Appears in

Oxford Companion to Wine

Oxford Companion to Wine

By Jancis Robinson

Published 2006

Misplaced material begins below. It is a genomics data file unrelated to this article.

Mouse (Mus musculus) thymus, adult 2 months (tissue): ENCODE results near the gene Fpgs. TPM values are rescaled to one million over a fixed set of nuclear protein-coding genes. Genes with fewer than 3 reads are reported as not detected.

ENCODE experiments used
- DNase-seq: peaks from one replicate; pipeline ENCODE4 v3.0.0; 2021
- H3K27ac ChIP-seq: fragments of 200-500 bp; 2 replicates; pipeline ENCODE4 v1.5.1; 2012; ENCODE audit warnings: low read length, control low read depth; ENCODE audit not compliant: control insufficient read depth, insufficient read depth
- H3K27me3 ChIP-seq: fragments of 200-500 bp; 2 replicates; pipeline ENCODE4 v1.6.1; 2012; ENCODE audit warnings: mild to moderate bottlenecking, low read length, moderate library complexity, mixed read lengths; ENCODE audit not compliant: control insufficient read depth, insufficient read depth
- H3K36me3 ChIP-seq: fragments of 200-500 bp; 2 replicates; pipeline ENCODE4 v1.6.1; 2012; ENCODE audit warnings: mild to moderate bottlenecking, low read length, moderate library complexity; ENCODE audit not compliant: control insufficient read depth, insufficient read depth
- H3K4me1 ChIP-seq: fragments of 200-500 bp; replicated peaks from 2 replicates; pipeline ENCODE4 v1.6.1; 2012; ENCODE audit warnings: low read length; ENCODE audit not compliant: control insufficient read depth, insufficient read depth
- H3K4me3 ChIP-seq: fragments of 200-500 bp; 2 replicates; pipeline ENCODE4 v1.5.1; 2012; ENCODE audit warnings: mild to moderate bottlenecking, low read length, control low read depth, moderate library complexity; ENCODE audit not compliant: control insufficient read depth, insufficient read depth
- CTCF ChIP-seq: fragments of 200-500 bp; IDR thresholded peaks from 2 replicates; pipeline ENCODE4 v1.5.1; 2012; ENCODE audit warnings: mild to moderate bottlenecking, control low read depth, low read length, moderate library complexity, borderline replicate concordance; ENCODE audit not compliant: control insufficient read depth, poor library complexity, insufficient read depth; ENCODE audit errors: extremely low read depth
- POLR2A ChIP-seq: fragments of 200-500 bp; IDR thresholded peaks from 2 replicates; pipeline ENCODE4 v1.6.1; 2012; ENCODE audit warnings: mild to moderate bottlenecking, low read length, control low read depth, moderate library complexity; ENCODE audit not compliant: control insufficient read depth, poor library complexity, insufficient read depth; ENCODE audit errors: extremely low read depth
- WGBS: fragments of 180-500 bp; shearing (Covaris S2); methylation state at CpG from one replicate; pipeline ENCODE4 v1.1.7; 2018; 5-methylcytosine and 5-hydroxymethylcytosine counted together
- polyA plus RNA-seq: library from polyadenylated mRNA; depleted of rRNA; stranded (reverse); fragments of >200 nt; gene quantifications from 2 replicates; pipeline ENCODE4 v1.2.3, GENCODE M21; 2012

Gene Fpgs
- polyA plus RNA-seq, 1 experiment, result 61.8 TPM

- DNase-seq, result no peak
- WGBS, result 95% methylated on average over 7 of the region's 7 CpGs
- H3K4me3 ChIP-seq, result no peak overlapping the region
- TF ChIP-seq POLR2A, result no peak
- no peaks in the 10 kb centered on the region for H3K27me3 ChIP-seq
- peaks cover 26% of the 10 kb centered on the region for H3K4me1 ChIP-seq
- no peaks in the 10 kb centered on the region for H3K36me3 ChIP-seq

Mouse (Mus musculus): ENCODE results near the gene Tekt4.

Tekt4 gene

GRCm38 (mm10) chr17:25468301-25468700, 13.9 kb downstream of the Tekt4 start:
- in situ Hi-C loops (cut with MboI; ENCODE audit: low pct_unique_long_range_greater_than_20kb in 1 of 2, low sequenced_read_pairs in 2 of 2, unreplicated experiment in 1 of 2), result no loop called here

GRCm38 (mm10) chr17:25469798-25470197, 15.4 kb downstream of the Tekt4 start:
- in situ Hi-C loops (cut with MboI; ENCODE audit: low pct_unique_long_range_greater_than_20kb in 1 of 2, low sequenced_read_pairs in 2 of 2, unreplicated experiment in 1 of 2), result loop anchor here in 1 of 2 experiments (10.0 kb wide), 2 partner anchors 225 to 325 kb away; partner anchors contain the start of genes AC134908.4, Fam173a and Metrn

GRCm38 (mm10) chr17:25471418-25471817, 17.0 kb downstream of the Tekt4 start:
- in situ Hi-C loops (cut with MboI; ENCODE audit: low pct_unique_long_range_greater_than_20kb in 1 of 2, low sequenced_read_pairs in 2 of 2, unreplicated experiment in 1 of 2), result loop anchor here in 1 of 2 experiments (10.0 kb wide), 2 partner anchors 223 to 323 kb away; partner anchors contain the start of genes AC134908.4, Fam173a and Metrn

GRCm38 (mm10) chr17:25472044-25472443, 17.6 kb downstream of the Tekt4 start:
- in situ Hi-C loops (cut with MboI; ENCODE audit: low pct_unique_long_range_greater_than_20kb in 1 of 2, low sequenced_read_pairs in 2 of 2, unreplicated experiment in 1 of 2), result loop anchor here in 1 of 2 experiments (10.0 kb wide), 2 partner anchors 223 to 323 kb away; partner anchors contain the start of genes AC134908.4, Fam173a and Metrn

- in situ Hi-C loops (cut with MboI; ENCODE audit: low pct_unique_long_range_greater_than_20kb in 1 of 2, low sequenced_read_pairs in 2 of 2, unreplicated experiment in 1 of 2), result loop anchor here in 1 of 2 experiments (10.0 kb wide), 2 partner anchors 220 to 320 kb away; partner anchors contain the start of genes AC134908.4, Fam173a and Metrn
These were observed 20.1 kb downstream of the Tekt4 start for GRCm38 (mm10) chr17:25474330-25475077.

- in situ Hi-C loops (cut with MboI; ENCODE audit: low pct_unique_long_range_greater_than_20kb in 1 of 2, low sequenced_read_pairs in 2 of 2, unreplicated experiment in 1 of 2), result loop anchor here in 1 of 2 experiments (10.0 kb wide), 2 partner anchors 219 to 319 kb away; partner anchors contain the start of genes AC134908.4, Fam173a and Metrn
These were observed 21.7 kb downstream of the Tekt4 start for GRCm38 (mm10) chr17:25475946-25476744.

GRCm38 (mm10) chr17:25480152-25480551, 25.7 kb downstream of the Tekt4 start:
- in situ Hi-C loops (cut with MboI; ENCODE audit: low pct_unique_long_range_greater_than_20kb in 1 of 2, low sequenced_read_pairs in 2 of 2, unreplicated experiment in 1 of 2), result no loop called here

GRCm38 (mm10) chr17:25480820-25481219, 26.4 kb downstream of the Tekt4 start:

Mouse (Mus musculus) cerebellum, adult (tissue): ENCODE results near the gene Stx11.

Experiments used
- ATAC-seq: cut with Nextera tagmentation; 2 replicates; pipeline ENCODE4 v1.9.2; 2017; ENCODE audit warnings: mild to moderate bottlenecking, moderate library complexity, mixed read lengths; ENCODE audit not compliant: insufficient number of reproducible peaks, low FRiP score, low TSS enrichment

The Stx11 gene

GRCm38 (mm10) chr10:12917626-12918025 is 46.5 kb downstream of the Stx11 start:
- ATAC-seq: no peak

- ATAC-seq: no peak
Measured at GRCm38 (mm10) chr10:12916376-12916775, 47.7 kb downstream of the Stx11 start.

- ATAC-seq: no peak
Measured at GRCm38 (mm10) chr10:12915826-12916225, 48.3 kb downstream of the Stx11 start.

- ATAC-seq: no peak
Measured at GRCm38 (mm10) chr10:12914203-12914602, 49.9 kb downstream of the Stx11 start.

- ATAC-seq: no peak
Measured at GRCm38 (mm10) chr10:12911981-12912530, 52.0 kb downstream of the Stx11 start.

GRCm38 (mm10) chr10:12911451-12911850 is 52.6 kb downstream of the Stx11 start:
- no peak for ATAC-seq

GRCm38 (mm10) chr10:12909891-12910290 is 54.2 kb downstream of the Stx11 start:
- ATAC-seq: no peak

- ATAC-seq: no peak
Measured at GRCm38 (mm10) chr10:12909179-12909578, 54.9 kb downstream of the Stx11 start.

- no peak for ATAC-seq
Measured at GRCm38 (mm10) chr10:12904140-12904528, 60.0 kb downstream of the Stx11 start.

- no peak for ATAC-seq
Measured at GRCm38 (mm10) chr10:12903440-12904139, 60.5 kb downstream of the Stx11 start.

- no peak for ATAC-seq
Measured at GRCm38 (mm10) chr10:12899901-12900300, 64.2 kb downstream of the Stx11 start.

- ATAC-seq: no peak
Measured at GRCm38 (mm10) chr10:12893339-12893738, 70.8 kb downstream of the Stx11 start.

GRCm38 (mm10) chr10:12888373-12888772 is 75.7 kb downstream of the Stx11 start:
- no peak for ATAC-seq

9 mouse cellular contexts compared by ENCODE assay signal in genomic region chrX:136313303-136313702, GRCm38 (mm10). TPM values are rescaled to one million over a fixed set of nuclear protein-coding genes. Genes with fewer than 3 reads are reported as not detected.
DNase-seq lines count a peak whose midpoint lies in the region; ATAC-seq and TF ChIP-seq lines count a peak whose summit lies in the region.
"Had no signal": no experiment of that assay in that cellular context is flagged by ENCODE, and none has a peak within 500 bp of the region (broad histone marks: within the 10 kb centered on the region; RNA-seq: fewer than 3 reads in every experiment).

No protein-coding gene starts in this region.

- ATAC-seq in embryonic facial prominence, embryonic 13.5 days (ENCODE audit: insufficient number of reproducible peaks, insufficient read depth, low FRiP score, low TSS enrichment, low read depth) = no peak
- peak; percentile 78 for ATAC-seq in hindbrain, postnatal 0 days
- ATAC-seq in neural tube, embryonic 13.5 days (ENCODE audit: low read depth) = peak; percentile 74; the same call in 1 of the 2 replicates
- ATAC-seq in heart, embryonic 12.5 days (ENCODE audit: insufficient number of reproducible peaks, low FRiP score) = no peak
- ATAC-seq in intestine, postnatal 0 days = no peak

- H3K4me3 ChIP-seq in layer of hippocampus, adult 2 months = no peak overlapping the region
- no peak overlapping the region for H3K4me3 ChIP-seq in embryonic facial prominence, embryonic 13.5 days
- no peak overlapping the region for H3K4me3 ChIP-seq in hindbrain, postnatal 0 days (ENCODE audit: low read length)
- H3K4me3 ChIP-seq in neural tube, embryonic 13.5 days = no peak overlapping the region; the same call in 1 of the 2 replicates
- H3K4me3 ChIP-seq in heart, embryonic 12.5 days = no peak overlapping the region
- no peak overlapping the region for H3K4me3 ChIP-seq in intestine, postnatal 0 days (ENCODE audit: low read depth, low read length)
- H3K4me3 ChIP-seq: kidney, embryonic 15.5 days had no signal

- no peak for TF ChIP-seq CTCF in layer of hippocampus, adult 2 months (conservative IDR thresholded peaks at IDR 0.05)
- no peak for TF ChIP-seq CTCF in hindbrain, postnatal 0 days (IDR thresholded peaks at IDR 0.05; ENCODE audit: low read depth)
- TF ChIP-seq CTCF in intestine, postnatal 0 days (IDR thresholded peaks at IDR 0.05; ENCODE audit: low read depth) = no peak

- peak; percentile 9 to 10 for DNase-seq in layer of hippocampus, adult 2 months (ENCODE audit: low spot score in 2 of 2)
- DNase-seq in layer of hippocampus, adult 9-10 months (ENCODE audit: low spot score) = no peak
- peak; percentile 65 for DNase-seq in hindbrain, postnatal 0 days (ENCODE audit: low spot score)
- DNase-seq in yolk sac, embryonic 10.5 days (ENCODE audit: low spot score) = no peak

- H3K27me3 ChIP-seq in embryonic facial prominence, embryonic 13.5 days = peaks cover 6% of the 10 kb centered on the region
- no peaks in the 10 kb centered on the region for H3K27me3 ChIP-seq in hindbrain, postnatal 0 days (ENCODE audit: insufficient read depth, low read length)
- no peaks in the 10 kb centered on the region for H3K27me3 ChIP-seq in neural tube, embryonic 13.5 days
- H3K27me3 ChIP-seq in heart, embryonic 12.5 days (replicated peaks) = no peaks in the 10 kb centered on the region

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Négrette, black grape variety special to the vineyards north of Toulouse in south west france. In fronton, it must dominate the blend and in Vins de lavilledieu it must constitute at least 30%. Wine made from Négrette is more supple, perfumed, and flirtatious than that produced from the more famous south western black grape variety tannat, and is best drunk young, with its fruit, sometimes described as having a slightly animal, or violet, flavour, unsuppressed by heavy oak ageing. The variety is inconveniently prone to powdery mildew and botrytis bunch rot and is therefore better suited to the hot, dry climate of Toulouse than to many other wine regions. Total French plantings had fallen slightly to 1,160 ha/2,865 acres by 2011. A little is also planted in California where it was once known as Pinot St George.